BALTIMORE — Prosecutors said Tuesday that 25 Maryland corrections tactical unit officers have been indicted on hundreds of counts related to using excessive force, intimidation and destruction of evidence to ensure “dominance of its operational territory” across state corrections facilities.
The indictment outlines a “criminal enterprise,” operating inside the state’s corrections system, and includes leaders of the tactical unit. Prosecutors said they have identified 25 incarcerated victims. Baltimore State’s Attorney Marilyn Mosby said the operation involved guards and personnel. She said the charges range from participation in a criminal gang to misconduct in office.
Mosby said the indicted officers were in charge of responding to incidents and maintaining order in jail facilities, but instead abused their positions in pursuit of maintaining their criminal enterprise.
While the investigation into the unit began in 2018, authorities ultimately found criminal acts dating back to 2016, Mosby said.
In a release, the Department of Public Safety and Correctional Services wrote the investigation found “multiple instances where detainees at different facilities were allegedly treated improperly.”
Mosby said some of the defendants face first-degree assault charges. The 25 officers face a total of 236 criminal charges and some officers face up to 150 years in prison if convicted on all counts.
The department wrote that all of the officer were placed on administrative leave prior to the charges and will be suspended without pay until the ends of their trials.
In a statement, Maryland Gov. Larry Hogan touted the arrests as the result of the states “anti-corruption actions.”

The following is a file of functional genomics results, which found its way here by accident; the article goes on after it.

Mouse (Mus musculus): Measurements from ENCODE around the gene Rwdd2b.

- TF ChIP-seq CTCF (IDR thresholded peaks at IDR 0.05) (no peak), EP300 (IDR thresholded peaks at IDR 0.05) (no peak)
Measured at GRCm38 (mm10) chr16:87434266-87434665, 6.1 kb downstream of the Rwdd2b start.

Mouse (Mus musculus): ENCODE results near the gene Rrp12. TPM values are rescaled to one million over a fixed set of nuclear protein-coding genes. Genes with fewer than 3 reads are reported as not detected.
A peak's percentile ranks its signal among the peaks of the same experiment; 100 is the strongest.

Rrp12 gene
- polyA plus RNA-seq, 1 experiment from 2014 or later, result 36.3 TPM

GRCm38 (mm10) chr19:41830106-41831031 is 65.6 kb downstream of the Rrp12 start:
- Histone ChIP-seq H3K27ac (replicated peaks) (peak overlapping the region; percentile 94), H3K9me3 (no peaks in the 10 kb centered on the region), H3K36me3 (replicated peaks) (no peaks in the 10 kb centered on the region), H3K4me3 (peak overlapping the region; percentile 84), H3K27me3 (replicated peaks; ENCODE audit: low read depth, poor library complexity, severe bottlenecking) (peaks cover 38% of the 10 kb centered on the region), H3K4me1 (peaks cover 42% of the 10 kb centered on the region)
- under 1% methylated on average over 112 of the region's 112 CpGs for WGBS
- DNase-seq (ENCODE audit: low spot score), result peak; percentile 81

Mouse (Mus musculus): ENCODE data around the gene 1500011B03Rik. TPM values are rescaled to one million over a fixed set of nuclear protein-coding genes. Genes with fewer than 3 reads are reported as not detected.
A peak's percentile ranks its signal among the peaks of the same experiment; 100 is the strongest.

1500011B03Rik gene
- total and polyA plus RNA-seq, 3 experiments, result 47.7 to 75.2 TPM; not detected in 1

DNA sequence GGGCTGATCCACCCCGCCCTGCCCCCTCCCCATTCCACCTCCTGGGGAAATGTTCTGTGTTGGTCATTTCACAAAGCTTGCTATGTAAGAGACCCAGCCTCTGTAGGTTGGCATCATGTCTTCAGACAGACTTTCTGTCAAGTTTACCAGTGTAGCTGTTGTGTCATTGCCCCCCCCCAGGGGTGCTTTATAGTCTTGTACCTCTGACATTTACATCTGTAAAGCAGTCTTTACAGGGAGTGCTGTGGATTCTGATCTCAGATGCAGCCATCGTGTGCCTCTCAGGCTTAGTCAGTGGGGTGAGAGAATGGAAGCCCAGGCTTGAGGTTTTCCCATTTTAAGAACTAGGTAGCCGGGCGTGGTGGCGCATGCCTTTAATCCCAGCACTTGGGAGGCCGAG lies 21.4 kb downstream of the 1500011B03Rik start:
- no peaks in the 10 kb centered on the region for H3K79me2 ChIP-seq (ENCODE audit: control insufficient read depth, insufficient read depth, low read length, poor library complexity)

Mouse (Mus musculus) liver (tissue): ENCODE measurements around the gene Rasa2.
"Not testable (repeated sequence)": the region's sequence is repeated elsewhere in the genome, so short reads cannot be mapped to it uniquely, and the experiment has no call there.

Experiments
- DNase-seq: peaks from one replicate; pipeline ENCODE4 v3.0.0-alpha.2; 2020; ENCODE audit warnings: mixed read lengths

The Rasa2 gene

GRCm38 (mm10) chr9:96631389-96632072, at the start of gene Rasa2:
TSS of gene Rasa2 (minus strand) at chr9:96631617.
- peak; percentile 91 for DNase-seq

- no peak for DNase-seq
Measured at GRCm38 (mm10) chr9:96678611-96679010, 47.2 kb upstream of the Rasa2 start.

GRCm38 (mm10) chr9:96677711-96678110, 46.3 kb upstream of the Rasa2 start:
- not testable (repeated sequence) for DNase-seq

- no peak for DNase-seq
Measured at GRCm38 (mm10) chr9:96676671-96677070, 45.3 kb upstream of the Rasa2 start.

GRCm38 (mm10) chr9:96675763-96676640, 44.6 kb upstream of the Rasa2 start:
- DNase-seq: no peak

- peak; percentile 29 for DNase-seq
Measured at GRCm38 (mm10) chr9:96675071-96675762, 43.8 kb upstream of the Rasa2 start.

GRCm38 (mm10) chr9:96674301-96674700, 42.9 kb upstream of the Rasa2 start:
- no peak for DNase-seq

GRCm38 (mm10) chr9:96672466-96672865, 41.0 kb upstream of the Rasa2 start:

“We are again making clear that we have absolutely no tolerance whatsoever for corruption of any kind in our state prison system or anywhere else in state government,” Hogan wrote.
The Baltimore jail became notorious in 2013 when federal prosecutors indicted 25 people, including corrections officers, in a smuggling scheme. Prosecutors said the Black Guerrilla Family had gained control behind bars and turned the jail into a gang stronghold.
Tuesday’s announcement brings the latest case by authorities trying to crack down on rampant corruption in Maryland’s 24 prisons and detention centers. Nearly 200 people — guards, inmates, civilian accomplices — have been indicted in prison corruption cases across Maryland over the past four years, state prison officials said earlier this year.
In April, federal authorities had arrested 19 people — including three prison guards — and charged them with running a smuggling ring at the state’s medium-security prison in Jessup. They allegedly smuggled inside heroin, cellphones and pornography-loaded flash drives in exchange for sex and wire payments.
In January 2018, 18 people — including two guards — were charged with smuggling heroin, cocaine and cellphones into the nearby maximum-security prison at Jessup. A yearlong wiretap investigation led authorities to that smuggling ring. The guards were sentenced to serve three years in prison.
Two months before that case, officials arrested and imprisoned a sergeant who worked at the prison and who they say ran the Crips street gang inside the walls. He pleaded guilty to state charges of participating in a criminal gang.
And in October 2016, federal agents indicted 80 people in the largest prison corruption case in Maryland history. Corrections officers and inmates were charged with smuggling heroin, cocaine, cellphones and pornography into the Eastern Correctional Institution in Somerset County on the Eastern Shore. Seventy-seven people were convicted, officials said, including 16 correctional officers who were sentenced to as much as six years in prison.
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